COVID-19 vaccine: Angela Merkel rejects the idea of blocking export
Europe

COVID-19 vaccine: Angela Merkel rejects the idea of blocking export

The European Union must protect vaccine supply chains. Angela Merkel strongly rejects the idea of blocking or shunting vaccine exports to solve the problem of scarce supplies. And after a long, tense videoconference with the governors, the top ten pharmaceutical companies, including Pfizer, BioNTech, Curevac, AstraZeneca, and Johnson & Johnson, and the two European commissioners Stella Kyriakides and Thierry Breton, Merkel renewed their promise to offer a vaccine appointment by 21 September to all Germans.

Even if the vaccines don’t get the green light from Curevac and Johnson & Johnson. “Of course, if I’m 50 and not at risk, I’ll probably have to wait until summer,” Merkel explained, stressing that every German will have a date. The German Chancellor has confirmed her commitment to guarantee the vaccine to all its citizens by the end of the summer.

Angela Merkel had to admit that the bottlenecks in the coming weeks continue to be pitch black. And she did not rule out problems in the future too: “the pharmaceutical companies,” she admitted, “cannot give weekly commitments.”  Production and supply problems may also exist in the future. However, even if Michael Mueller, mayor of Berlin, has specified that “in the first quarter the supplies will be scarce, then there will be enough supplies to proceed in big steps with the vaccinations.” Germany plans to make up for lost time starting in spring. Merkel announced that from the strategy, Germany will move on to a vaccination plan, which must be drawn up by 10 February.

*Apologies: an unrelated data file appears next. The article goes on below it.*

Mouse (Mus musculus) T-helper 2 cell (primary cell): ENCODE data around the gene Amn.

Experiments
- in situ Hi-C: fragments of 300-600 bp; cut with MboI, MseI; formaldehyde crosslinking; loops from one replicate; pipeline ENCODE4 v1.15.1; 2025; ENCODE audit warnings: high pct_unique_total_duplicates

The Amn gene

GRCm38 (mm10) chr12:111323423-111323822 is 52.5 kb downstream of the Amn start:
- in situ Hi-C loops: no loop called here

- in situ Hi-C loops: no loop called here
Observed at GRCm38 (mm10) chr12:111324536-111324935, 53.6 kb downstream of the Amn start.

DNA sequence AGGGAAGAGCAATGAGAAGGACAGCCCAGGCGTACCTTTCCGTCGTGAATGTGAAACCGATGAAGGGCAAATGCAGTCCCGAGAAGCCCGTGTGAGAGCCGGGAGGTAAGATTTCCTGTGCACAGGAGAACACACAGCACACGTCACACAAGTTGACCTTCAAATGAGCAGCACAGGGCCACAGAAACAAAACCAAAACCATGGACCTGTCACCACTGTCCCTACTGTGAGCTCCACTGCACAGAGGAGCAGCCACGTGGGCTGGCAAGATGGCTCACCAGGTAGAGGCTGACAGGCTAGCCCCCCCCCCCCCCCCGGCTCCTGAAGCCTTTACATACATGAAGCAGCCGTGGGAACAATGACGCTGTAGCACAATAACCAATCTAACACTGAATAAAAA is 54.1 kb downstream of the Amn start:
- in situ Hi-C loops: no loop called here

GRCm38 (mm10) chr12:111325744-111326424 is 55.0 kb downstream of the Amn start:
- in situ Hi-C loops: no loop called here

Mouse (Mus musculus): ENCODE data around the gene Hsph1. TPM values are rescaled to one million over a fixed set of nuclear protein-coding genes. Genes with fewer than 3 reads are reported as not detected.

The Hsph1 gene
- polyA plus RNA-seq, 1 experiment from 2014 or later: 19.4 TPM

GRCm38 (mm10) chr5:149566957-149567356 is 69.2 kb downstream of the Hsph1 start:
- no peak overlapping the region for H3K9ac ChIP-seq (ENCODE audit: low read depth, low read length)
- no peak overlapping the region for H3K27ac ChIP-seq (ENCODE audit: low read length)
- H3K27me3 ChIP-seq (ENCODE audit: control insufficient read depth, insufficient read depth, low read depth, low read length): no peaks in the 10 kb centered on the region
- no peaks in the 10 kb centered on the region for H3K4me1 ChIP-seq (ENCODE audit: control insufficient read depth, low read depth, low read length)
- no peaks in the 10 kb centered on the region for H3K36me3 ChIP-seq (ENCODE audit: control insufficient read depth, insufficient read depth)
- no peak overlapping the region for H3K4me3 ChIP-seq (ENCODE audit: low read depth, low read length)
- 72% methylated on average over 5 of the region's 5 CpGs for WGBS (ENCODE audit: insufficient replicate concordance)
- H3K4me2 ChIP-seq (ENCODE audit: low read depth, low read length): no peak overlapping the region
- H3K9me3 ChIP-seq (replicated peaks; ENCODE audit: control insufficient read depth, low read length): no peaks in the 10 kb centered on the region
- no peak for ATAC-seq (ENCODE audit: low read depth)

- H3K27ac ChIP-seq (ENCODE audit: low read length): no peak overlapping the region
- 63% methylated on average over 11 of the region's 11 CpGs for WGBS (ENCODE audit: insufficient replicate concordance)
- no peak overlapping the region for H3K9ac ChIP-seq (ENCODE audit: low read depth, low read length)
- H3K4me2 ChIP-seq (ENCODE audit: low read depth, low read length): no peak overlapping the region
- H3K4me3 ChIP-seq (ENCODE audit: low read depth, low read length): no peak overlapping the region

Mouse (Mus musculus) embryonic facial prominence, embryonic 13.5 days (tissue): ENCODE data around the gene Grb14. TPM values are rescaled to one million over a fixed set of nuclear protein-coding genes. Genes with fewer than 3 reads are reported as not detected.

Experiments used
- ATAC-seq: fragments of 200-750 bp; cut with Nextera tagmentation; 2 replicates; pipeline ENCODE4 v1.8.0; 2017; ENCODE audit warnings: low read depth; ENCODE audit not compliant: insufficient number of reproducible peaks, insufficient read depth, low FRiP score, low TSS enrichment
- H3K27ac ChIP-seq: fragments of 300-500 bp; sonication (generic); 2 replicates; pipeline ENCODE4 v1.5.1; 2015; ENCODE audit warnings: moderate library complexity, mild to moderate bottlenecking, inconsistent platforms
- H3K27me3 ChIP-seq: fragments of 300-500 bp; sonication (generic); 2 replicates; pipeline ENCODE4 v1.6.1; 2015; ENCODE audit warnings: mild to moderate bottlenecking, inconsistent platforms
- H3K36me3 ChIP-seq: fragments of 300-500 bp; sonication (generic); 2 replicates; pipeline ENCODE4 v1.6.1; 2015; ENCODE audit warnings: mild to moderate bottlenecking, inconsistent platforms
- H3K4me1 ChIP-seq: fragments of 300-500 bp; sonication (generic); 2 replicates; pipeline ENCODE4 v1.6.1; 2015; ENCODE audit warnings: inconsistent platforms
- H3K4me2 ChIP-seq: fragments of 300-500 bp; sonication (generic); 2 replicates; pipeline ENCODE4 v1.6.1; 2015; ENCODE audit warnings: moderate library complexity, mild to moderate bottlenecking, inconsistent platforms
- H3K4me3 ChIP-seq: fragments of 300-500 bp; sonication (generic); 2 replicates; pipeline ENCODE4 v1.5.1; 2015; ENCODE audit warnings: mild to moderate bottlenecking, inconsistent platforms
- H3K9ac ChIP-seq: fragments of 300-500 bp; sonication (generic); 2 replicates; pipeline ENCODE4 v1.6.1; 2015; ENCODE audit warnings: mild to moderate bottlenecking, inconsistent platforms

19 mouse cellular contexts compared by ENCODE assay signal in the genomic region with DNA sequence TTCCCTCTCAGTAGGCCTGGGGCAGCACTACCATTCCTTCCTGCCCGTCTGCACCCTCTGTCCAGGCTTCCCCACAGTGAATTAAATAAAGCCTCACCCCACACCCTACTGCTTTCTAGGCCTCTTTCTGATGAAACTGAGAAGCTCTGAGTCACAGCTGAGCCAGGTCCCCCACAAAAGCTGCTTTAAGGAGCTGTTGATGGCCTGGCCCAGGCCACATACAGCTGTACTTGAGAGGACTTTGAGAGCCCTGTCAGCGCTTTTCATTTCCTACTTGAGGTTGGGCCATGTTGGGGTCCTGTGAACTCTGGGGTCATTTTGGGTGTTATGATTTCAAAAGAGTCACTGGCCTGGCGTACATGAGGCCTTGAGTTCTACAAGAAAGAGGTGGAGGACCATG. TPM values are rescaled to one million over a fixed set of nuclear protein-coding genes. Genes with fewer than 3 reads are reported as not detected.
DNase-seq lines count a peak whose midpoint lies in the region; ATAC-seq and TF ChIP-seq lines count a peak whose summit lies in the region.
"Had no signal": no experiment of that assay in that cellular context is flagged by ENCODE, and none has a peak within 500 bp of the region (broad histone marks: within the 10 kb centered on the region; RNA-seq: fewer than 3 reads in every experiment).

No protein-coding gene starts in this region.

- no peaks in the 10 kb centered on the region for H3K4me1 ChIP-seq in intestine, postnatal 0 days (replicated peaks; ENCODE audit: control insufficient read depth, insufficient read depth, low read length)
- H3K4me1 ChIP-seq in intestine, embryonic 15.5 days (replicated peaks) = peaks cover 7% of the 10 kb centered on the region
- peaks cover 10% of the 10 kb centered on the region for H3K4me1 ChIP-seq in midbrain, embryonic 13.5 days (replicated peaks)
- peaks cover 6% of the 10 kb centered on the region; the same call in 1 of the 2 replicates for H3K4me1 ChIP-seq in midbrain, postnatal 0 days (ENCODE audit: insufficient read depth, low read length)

The Chancellor defended in a press conference the length of the EU Commission’s negotiations with pharmaceutical companies, the agreement signed at the end of August, on which a storm has hit Brussels for days. But it is interesting a passage reported by a source present at the meeting. When Merkel asked pharmaceutical companies whether an order agreed earlier or at a higher price would change anything, the BioNTech rep replied that “with more money, you wouldn’t have gotten much, nor with previous orders.”

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However, the nervousness about European procedures is enormous. The governor of Bavaria, Markus Soeder (CSU), at one point, in the five-hour meeting, allegedly attacked the EU commissioners Kyriakides and Breton. The EU executive members have continued to defend the alleged transparency in supplies and have argued that “vaccinations are proceeding according to plan.” At that point, Soeder blurted out: “It is very difficult for me to consider what I have just heard from the EU as positive and satisfying.”

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